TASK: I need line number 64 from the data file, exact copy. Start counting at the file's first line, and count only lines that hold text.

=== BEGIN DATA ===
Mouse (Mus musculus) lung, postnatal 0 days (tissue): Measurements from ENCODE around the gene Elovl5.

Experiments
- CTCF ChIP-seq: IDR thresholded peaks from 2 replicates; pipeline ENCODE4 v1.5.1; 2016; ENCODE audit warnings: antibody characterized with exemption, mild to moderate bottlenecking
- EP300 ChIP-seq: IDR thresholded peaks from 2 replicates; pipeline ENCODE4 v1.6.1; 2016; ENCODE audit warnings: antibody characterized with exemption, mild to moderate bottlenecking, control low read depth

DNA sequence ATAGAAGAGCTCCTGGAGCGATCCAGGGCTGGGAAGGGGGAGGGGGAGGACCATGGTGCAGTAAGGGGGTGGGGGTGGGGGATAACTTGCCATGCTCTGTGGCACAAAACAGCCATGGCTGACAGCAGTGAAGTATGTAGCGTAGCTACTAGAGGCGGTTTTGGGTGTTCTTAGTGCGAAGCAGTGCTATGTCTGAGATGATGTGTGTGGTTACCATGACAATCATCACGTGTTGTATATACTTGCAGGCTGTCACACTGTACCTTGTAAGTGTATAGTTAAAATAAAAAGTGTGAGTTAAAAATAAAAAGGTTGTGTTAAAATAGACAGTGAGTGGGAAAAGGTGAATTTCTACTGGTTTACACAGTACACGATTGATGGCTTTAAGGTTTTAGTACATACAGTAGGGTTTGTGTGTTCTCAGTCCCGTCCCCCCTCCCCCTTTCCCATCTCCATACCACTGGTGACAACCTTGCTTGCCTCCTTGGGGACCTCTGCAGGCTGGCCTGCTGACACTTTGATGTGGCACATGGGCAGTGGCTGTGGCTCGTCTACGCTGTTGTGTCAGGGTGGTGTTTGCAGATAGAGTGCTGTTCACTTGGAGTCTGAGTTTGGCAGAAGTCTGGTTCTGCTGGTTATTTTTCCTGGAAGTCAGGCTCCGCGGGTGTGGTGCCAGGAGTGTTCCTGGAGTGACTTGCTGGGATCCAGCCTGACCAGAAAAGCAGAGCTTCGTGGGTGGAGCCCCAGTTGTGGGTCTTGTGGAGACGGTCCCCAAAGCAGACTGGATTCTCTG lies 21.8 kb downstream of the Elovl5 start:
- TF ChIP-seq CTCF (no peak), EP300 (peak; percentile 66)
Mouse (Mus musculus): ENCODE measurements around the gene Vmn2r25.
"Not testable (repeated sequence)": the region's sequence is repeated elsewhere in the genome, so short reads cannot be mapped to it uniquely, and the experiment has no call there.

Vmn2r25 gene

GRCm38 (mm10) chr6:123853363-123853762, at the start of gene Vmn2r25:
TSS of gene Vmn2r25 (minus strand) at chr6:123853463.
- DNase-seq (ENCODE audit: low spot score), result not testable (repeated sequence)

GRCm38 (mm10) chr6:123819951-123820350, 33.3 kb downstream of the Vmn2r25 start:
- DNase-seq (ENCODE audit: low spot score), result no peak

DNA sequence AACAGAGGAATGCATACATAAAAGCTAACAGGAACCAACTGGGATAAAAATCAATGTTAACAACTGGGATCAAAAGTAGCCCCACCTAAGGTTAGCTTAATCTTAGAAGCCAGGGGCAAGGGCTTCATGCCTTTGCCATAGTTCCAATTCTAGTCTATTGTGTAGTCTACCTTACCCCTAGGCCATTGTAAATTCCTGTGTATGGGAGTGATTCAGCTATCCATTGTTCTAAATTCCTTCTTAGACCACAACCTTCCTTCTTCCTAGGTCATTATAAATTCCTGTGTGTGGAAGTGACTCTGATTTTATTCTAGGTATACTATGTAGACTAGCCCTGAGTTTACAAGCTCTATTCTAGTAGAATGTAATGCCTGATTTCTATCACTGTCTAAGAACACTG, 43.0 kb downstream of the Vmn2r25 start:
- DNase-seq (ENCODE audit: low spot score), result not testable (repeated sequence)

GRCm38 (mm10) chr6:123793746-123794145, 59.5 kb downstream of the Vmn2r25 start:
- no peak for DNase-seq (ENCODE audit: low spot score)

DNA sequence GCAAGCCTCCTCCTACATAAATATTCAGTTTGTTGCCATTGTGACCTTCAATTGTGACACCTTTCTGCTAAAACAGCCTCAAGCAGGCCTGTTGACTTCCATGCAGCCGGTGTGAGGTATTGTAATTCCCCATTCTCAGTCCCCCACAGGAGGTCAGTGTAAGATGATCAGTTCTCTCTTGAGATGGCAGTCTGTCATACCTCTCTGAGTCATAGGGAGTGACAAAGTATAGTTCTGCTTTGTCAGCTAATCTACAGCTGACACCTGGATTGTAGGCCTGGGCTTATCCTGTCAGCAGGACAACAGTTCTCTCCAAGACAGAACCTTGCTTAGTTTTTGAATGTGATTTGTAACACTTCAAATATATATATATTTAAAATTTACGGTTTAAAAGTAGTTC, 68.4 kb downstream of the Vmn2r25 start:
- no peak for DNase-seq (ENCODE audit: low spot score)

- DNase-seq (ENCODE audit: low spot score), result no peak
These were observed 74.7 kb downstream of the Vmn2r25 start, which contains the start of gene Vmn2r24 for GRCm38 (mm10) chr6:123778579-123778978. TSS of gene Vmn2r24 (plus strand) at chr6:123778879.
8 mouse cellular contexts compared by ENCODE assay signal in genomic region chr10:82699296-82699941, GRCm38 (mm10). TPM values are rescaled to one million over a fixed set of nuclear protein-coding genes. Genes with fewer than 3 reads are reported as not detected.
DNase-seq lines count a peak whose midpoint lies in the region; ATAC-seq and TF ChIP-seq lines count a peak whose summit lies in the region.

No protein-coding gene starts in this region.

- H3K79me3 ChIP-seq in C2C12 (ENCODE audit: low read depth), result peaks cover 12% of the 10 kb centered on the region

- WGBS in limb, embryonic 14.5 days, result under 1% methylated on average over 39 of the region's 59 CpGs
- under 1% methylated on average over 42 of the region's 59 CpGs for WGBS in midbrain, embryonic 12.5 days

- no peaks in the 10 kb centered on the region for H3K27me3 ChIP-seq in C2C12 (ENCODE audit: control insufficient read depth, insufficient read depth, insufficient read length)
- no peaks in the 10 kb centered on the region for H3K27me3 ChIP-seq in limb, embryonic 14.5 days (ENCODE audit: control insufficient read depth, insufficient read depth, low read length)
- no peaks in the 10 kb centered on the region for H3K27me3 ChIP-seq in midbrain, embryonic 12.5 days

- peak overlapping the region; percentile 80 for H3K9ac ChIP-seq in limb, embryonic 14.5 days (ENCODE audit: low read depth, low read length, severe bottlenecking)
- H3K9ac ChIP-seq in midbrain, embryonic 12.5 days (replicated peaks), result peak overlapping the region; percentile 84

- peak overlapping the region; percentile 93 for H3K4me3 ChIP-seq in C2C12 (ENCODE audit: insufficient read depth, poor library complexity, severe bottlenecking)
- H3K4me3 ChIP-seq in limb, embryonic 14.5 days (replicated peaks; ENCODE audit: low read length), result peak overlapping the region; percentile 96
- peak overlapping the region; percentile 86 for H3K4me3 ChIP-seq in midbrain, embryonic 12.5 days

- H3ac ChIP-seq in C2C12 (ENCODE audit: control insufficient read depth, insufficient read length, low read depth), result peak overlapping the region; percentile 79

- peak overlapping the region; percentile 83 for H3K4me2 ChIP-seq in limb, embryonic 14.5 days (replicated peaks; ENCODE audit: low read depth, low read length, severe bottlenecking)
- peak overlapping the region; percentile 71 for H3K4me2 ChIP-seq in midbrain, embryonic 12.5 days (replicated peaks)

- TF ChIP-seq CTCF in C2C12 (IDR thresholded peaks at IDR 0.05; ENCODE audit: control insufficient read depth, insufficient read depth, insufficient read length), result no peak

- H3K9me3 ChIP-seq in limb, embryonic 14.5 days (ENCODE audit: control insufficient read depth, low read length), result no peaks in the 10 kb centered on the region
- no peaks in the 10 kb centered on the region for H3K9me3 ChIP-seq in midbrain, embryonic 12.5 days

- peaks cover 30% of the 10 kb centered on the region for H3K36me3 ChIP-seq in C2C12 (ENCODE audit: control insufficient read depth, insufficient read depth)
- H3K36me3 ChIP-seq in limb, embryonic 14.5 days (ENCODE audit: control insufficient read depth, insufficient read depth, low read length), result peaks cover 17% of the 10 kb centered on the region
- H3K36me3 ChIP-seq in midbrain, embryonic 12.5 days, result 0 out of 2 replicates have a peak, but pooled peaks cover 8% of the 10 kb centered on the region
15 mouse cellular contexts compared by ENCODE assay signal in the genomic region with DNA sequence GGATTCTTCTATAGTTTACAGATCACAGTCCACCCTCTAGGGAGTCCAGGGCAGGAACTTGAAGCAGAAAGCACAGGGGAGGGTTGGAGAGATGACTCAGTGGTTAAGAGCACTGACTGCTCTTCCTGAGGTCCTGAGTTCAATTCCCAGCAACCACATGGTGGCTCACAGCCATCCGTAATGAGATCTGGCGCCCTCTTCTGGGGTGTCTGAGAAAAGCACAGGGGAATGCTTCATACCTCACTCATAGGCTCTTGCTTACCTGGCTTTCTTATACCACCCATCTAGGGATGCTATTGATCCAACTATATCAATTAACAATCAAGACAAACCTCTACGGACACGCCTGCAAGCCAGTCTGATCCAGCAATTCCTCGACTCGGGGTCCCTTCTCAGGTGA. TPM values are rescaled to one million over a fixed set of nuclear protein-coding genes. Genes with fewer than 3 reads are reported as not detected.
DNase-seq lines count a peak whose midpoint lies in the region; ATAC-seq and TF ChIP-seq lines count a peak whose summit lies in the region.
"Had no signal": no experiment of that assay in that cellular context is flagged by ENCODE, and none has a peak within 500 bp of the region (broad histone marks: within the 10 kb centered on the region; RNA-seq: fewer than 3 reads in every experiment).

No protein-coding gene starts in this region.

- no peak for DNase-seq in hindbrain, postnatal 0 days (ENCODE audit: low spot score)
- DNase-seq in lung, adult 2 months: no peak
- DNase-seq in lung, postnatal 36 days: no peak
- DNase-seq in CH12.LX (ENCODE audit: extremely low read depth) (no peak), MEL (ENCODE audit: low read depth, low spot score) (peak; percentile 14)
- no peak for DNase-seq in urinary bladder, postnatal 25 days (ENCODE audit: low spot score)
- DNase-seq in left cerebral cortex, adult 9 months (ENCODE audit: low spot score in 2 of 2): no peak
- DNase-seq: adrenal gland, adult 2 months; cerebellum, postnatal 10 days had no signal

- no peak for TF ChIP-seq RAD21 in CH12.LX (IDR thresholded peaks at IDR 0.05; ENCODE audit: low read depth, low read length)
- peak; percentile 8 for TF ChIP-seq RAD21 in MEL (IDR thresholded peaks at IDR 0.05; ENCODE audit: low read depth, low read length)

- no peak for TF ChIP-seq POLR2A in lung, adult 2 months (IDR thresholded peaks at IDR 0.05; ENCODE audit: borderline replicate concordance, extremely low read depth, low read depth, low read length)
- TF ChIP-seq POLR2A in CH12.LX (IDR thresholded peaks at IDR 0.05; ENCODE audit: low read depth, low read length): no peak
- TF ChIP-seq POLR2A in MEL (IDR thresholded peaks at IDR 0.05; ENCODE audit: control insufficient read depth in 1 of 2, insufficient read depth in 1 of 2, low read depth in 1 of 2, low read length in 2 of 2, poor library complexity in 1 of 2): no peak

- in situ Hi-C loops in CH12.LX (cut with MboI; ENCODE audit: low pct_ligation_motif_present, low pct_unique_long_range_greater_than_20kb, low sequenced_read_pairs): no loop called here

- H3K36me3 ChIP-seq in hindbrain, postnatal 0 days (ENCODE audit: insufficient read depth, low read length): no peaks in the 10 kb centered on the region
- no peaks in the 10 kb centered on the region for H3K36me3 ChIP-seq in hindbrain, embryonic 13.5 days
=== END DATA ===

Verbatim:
- no peaks in the 10 kb centered on the region for H3K36me3 ChIP-seq in hindbrain, embryonic 13.5 days